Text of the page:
Ever since I moved from a large two story
urban home to a small 14th floor flat, my 50 year old wooden handle hammer has remained in the tool chest. No requirements for use of the hammer.

However, if I required the use of a hammer
have a non-working Nikon F camera body that will work probably just as well.

How one handles any hammer determines how tired one's hammering arm becomes.

That's why those new fancy hammers cost so much, they are intended as recreational toys!

Not something the average framer would use
on a job site.

Oh, painters do indeed argue about brushes. Back in the day, it was pretty much limited to hog bristle brushes (stiff and durable and relatively cheap) versus sable (softer and much pricer). Nowadays there are endless synthetic variants and natural/synthetic blends. You can easily spend over $100 for a high end Kolinsky sable brush. And aspiring amateur painters are just as likely to obsess over which brand and style of brush their favorite painter uses as amateur photographers are about the lens or camera body used by their photographer idol.
I recently read a comment on this topic by a widely admired painter. He noted with dismay that amateur painters spend lots of money and effort to learn from a master at a workshop, but their questions almost invariably are about trivial details of technique or material. Which brush did you use for that passage, which brand of paint. The really interesting questions, of course, are not about brushes or paint per se. They're about what you're trying to say, or how you see the world, and how to get that onto the canvas.

Now I'm hammered.

But …

Bankers argue about art and artists argue about money.

I hope Kirk Tuck has read the article - it might raise a wry grin.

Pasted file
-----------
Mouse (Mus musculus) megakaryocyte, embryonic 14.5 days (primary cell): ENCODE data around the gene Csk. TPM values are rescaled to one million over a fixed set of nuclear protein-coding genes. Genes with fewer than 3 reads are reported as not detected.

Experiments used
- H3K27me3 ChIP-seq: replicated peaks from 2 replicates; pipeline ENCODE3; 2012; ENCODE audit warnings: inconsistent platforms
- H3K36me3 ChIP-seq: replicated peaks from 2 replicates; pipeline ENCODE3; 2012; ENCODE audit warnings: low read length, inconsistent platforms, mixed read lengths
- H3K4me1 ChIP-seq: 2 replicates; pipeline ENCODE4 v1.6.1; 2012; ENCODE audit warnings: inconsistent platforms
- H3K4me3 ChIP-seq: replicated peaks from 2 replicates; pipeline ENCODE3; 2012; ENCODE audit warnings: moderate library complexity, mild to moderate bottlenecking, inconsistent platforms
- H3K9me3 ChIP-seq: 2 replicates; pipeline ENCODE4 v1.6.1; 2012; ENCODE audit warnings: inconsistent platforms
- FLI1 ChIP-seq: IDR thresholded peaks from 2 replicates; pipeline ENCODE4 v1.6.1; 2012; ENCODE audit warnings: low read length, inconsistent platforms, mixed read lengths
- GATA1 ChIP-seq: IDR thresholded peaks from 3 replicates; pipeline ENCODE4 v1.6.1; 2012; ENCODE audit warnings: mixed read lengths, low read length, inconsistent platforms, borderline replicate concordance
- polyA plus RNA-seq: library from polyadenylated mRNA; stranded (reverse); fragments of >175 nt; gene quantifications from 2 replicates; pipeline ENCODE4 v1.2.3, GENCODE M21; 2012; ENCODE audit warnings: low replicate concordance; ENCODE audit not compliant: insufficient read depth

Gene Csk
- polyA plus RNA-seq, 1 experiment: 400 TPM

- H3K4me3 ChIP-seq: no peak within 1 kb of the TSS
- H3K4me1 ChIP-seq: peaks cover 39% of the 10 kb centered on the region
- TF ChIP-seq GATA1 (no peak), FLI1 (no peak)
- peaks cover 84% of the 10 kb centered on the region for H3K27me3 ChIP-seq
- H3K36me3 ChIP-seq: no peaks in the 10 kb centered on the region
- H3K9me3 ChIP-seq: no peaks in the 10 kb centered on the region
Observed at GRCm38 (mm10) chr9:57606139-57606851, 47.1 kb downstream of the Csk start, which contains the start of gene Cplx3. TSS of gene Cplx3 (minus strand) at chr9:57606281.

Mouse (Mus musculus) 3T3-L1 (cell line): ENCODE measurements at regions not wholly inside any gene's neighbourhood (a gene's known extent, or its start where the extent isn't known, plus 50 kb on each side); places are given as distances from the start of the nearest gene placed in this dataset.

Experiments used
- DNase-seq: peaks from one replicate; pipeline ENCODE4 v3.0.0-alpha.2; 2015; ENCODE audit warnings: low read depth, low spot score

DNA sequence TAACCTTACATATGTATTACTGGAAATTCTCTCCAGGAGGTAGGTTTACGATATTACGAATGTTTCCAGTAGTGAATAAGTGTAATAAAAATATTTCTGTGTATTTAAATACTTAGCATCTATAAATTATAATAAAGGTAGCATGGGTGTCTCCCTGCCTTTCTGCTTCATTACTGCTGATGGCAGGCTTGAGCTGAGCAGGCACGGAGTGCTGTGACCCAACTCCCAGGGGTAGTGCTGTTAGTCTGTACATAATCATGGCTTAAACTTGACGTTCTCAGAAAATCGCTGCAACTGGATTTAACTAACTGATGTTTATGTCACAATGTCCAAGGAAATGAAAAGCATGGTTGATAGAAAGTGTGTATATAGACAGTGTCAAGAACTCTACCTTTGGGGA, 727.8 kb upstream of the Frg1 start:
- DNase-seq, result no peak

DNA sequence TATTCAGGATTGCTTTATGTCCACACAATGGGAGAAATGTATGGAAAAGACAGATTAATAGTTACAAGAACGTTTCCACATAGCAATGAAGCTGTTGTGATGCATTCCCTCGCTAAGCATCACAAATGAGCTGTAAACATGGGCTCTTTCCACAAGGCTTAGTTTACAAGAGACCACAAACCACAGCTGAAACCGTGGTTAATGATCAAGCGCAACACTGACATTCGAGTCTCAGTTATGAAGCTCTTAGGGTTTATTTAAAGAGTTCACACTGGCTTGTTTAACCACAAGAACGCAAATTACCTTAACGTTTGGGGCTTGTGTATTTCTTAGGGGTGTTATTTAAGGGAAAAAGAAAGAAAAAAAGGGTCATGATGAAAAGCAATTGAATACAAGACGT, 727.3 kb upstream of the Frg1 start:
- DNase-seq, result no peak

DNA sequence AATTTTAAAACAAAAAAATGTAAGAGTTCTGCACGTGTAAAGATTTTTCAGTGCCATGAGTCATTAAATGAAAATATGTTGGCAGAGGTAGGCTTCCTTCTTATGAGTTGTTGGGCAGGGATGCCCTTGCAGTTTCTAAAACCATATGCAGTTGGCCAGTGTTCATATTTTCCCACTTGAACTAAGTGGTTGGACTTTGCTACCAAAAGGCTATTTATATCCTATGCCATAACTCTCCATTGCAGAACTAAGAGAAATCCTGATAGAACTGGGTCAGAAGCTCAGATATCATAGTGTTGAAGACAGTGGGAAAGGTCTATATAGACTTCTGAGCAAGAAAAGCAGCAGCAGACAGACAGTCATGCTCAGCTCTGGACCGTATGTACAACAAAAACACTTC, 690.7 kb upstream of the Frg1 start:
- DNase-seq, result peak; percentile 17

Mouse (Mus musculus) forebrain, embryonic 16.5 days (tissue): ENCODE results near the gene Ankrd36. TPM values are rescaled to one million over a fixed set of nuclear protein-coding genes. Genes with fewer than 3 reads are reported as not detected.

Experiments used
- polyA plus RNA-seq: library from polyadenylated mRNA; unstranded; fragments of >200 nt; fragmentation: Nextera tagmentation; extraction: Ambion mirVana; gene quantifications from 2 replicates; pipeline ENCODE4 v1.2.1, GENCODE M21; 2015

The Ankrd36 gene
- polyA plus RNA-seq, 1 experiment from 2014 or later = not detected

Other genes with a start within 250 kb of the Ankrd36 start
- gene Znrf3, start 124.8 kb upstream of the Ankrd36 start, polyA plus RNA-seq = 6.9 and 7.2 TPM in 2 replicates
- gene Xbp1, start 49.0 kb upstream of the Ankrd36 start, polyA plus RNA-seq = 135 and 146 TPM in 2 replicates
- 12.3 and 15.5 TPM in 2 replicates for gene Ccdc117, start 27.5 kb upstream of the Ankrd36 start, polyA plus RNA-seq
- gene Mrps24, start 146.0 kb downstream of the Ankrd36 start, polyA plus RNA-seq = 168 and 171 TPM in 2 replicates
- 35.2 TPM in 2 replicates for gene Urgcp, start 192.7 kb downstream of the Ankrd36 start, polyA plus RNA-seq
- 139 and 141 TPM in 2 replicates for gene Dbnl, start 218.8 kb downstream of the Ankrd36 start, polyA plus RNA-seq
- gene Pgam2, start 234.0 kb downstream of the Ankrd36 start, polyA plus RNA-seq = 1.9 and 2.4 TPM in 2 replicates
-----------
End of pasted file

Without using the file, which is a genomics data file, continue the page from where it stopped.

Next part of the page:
this article is brilliant, the site you link to hilarious and very true, and I hope you make some unexpected income from the sale of TOP hammers on your Amazon link.

It neatly encapsulates why TOP is a daily read for me.

The Stiletto hammer you picture reminded me of a type of hammer my grandfather had many years ago. He was a serious carpentry hobbyist, and very skilled. He also had all sorts of specialist tools and instilled in me that every task had an appropriate tool. I think he called it a "Cooper's Hammer" (a cooper is the old english word for barrel maker). I can't find anything on the net about it, but in searching I did come across the Mid West Tool Collectors Association (http://www.mwtca.org/.) I had no idea people would collect old tools, but on reflection of course people will collect old tools, and there will be a website, association, fora, etc. Part of the wonderful world we live in!

Even a Stalinist wouldn't pay $219 for a hammer....


"The article really nailed the banter on the forums."

Good one.


Here's one from the world of angling, sort of:


"When the only tool you have is a hammer, everything looks like a nail"

But seriously, if you make a living pounding nails, $200+ for your main tool is a steal!

Thing is on most any construction site hammers are not as often used to pound nails. Most everything from finish to spikes is done with one type of gun or another. On house framing a straight clawed framing hammer like the one pictured is used to bang things in line and grab wood.

A smart framer or roofer will keep that claw sharp as it is also a safety device. See the residential guys don't wear fall protection. A panic swing of the sharp claw into wet or frost covered sheathing can stop a sliding fall.

All of the talk about carpenters, photographers, painters, etc. and their arguments on the internet forget one thing. These arguments are almost exclusively created by men. There is something in men, or at least in a lot of men, that obsesses over "the best" of whatever they are interested in. I've touched on this before in my comments here, but I am starting to get a real boys club vibe from so many hobby forums on the internet. Guys arguing over minutia has suddenly struck me as adolescent, testosterone fueled trivia. Seriously, when was the last time you saw one of these arguments between women? When was the last time one of these arguments actually made any difference to painting, carpentry, or photography?

Every time I see one of these arguments on the internet, I wonder why guys are willing to expend the energy trying to prove that their preferred tool is the best. I also wonder why so many men seem to care what other men think of their tools... Hmmm, never mind, think I just answered my own question.